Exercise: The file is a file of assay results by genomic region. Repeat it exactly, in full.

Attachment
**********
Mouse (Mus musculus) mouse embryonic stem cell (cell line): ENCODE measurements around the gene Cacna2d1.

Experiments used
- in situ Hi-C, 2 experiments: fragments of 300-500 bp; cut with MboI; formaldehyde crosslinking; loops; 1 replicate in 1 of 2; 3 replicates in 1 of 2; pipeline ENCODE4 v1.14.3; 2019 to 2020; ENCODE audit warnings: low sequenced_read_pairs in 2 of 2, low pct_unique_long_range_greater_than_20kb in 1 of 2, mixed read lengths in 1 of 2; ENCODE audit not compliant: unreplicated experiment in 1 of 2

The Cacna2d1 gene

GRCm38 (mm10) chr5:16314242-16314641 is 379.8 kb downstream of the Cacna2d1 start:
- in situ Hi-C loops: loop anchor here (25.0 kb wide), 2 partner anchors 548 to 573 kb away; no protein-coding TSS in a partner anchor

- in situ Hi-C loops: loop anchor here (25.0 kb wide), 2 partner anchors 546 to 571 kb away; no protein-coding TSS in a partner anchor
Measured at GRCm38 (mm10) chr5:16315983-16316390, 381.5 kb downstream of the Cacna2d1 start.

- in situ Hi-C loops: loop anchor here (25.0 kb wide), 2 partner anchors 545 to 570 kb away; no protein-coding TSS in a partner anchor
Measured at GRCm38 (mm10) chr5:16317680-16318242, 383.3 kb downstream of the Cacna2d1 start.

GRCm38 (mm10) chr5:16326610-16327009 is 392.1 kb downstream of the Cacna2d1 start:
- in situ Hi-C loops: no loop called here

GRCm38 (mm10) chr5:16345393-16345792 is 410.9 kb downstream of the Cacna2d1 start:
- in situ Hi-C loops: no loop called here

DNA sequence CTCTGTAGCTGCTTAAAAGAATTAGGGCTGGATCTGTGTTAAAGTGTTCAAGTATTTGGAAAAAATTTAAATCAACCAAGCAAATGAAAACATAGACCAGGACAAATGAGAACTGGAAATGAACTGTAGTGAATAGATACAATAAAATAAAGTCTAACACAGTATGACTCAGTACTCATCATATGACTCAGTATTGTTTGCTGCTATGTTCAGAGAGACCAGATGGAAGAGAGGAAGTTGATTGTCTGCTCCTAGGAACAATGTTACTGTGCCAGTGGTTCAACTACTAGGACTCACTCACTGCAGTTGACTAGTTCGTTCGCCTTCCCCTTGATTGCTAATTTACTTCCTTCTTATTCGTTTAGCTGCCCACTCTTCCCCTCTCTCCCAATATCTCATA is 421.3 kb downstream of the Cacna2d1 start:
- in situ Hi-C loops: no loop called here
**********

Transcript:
Mouse (Mus musculus) mouse embryonic stem cell (cell line): ENCODE measurements around the gene Cacna2d1.

Experiments used
- in situ Hi-C, 2 experiments: fragments of 300-500 bp; cut with MboI; formaldehyde crosslinking; loops; 1 replicate in 1 of 2; 3 replicates in 1 of 2; pipeline ENCODE4 v1.14.3; 2019 to 2020; ENCODE audit warnings: low sequenced_read_pairs in 2 of 2, low pct_unique_long_range_greater_than_20kb in 1 of 2, mixed read lengths in 1 of 2; ENCODE audit not compliant: unreplicated experiment in 1 of 2

The Cacna2d1 gene

GRCm38 (mm10) chr5:16314242-16314641 is 379.8 kb downstream of the Cacna2d1 start:
- in situ Hi-C loops: loop anchor here (25.0 kb wide), 2 partner anchors 548 to 573 kb away; no protein-coding TSS in a partner anchor

- in situ Hi-C loops: loop anchor here (25.0 kb wide), 2 partner anchors 546 to 571 kb away; no protein-coding TSS in a partner anchor
Measured at GRCm38 (mm10) chr5:16315983-16316390, 381.5 kb downstream of the Cacna2d1 start.

- in situ Hi-C loops: loop anchor here (25.0 kb wide), 2 partner anchors 545 to 570 kb away; no protein-coding TSS in a partner anchor
Measured at GRCm38 (mm10) chr5:16317680-16318242, 383.3 kb downstream of the Cacna2d1 start.

GRCm38 (mm10) chr5:16326610-16327009 is 392.1 kb downstream of the Cacna2d1 start:
- in situ Hi-C loops: no loop called here

GRCm38 (mm10) chr5:16345393-16345792 is 410.9 kb downstream of the Cacna2d1 start:
- in situ Hi-C loops: no loop called here

DNA sequence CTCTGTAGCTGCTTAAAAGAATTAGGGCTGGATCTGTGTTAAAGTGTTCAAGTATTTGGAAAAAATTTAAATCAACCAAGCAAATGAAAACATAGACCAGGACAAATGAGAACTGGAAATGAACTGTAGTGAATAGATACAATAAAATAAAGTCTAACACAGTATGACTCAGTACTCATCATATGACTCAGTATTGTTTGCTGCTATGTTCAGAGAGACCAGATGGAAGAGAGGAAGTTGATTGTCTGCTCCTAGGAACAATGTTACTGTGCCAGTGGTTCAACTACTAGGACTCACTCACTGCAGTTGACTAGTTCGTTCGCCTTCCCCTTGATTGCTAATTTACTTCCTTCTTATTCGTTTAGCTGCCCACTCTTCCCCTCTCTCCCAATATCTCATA is 421.3 kb downstream of the Cacna2d1 start:
- in situ Hi-C loops: no loop called here